Effective & Accurate

What TTI SI’s Research Team is Doing To Improve Assessment Questions With Response Processing

In the paper ‘Response Process Validation Protocol Using Neurophenomenological Gamma Asymmetry’, the research team explains the process TTI SI uses to observe the brain’s reaction to reading and answering questions during an assessment.

Our research team is looking at the firing of neural-networks, while participants take our assessments. This lets the research team actually see how the mind is processing an assessment question in real-time, and allows them to observe what the brain looks like while making decisions.

“It is important to realize that all decisions have an emotional component,” said Dr. Ron Bonnstetter, Senior Vice President of Research and Development at TTI SI. “When we make a decision, the initial trigger is more emotional than rational. We’re able to read the initial emotion of a decision, and not only that; we are able to follow the neural pathway as the subject reaches a final decision.”

“Statistical analysis of assessment items can tell us when an item may need improvement, but the brain scans give us insights into why it may not be working well,” explained Dr. Ron.


When we make a decision, the initial trigger is more emotional than rational. We’re able to read the initial emotion of a decision, and not only that; we are able to follow the neural pathway as the subject reaches a final decision.


What Happens When an Answer Doesn’t Add Up?

This research, in particular, is looking at when a subject reacts to a question, but answers in a way that indicates the opposite of their true emotional reaction.

The TTI SI research team has been able to discover several types of questions that emerge when there is a disagreement with their answer and what their brain is saying. Here are the most common types of questions that cause this conflict:




A ‘Socially Unacceptable’ Option

While there are no right and wrong answers to a self-reporting assessment, some phrases may have an implied meaning that was not considered when the question was written.

When the brain’s reaction is entirely different from the subject’s answer, the team goes back and revisits the question to determine if there is a socially acceptable ‘right answer’.


Neutral Reactions

Sometimes, the way a question is written does not elicit a strong positive or negative response. Assessment questions, by definition, are intended to identify individual differences.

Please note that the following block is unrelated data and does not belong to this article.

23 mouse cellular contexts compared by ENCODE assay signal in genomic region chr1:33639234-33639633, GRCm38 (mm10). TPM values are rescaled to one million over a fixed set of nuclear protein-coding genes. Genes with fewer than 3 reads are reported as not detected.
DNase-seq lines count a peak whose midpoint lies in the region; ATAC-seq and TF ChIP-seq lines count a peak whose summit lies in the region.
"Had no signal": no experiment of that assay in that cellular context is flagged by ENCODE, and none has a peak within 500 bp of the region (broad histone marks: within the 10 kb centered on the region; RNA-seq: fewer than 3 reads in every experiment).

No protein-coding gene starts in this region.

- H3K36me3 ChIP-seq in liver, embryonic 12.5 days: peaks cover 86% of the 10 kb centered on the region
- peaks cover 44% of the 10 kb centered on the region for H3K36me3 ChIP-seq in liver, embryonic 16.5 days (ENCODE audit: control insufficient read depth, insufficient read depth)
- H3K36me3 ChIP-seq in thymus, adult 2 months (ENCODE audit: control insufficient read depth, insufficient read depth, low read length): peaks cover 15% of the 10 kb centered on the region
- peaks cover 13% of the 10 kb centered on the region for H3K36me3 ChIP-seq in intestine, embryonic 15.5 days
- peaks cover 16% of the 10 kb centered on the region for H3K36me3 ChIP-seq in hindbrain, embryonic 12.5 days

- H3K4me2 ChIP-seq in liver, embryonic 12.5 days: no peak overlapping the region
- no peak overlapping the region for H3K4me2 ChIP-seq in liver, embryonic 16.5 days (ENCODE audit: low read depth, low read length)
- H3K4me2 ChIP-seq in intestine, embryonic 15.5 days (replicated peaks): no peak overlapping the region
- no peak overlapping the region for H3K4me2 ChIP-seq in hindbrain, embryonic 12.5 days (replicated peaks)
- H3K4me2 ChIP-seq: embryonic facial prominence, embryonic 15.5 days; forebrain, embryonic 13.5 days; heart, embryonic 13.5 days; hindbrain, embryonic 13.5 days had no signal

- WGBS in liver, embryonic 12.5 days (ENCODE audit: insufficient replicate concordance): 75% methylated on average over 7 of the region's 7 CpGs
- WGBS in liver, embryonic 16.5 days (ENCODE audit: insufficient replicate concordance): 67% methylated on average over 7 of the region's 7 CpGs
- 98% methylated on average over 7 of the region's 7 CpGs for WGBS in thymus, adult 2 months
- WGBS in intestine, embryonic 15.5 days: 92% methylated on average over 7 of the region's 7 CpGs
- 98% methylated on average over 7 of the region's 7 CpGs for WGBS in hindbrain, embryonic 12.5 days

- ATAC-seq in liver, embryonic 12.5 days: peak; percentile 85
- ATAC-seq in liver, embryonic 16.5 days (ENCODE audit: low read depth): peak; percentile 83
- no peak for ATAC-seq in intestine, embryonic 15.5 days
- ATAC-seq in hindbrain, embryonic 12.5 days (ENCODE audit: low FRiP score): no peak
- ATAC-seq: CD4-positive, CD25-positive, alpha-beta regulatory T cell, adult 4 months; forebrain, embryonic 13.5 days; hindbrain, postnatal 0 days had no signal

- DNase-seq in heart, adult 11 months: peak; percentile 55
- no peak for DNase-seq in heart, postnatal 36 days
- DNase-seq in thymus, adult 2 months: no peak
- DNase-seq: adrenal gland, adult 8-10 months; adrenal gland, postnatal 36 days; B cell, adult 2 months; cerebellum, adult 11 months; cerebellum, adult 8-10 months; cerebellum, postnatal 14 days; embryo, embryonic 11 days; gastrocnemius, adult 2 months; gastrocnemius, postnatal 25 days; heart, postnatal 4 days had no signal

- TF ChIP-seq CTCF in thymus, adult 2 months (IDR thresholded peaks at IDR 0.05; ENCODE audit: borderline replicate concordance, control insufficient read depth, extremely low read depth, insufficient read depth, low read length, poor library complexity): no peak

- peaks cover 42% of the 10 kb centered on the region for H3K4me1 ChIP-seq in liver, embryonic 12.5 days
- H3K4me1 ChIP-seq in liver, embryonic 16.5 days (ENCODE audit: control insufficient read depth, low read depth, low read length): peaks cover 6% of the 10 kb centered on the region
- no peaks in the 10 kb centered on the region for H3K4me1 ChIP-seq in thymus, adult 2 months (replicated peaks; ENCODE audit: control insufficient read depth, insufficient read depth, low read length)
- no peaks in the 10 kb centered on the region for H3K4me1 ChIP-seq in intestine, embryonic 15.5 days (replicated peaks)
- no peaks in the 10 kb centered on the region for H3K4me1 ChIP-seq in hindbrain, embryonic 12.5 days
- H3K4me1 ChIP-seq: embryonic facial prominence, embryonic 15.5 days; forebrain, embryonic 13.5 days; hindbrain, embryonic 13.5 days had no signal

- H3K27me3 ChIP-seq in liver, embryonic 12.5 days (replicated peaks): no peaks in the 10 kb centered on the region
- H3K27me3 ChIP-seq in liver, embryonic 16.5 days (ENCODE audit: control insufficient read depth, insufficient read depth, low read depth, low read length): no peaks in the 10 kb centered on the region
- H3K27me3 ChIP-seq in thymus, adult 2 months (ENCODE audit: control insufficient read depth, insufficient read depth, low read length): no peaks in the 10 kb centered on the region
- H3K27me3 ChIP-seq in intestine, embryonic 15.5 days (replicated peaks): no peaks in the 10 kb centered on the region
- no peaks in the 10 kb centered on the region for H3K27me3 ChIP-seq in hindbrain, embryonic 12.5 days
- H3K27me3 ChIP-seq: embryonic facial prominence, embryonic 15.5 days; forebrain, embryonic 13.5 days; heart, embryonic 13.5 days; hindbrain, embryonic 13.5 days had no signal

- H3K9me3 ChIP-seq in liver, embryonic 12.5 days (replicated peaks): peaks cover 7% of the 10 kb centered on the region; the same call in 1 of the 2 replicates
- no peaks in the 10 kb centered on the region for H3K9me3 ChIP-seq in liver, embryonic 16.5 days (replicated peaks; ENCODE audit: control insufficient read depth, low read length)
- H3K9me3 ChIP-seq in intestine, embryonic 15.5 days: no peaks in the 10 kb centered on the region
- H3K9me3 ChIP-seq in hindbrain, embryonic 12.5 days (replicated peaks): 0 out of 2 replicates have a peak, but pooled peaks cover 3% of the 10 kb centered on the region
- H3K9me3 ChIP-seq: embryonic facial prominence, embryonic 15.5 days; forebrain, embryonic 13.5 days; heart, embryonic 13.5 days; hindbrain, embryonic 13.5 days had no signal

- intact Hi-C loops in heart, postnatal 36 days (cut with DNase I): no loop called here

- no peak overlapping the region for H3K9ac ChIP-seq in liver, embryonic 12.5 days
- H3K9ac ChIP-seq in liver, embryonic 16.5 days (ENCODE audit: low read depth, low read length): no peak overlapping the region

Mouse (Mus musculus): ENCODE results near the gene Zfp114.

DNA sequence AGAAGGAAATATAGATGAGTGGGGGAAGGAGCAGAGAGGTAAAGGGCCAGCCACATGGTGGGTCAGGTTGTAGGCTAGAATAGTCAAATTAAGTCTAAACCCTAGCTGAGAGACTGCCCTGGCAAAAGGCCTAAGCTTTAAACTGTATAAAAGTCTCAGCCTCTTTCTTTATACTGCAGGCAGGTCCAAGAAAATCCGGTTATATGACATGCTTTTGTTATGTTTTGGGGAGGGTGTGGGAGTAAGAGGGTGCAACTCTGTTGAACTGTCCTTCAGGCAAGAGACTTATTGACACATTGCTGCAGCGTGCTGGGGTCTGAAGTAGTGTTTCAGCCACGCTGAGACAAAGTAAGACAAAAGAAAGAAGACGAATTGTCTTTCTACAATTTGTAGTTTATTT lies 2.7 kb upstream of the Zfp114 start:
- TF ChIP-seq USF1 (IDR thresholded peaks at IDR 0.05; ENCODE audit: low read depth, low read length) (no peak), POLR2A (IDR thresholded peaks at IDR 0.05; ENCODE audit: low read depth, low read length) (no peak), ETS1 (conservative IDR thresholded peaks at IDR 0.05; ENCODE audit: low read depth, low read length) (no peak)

Neutral brain activity provides clues to why some questions have what is statistically called “low discrimination”. The next step after these discrepancies are identified is to adjust the question after more research.


Double Negative Questions

If a question is grammatically confusing, it is normally reflected in the brain’s reaction. For example, a question like “I am not easily disturbed by events” disrupts the subject’s train of thought and makes them investigate the meaning of the question.


Confusing Wording

If a question is vague, wordy, or otherwise unclear, that is reflected in the brain processing and shows confusion for the subject. This brain research is able to discover if questions are written in a confusing way.

Why Does This Process Matter?

This process matters because it helps TTI SI continually improve our assessments. Dr. Ron explains, “While ongoing statistical analysis of our assessments can point out questions that may need improvement, our brain research provides insights into why the question may not be working. No other assessment company has this ability to uncover the mental processing behind decisions.


Once we understand why a question is not functioning well, we are better armed to make necessary adjustments. In addition, TTI SI has a test bank running in the background of our assessments, so new replacement questions can be proactively tested and updated when required.”

The TTI SI team is constantly working to create the most accurate and effective assessments available. This is just one of the ways our research team is working to learn and advance the science of self.

If You Want to Dig Further Into This Research, Read the Peer-Reviewed Published Paper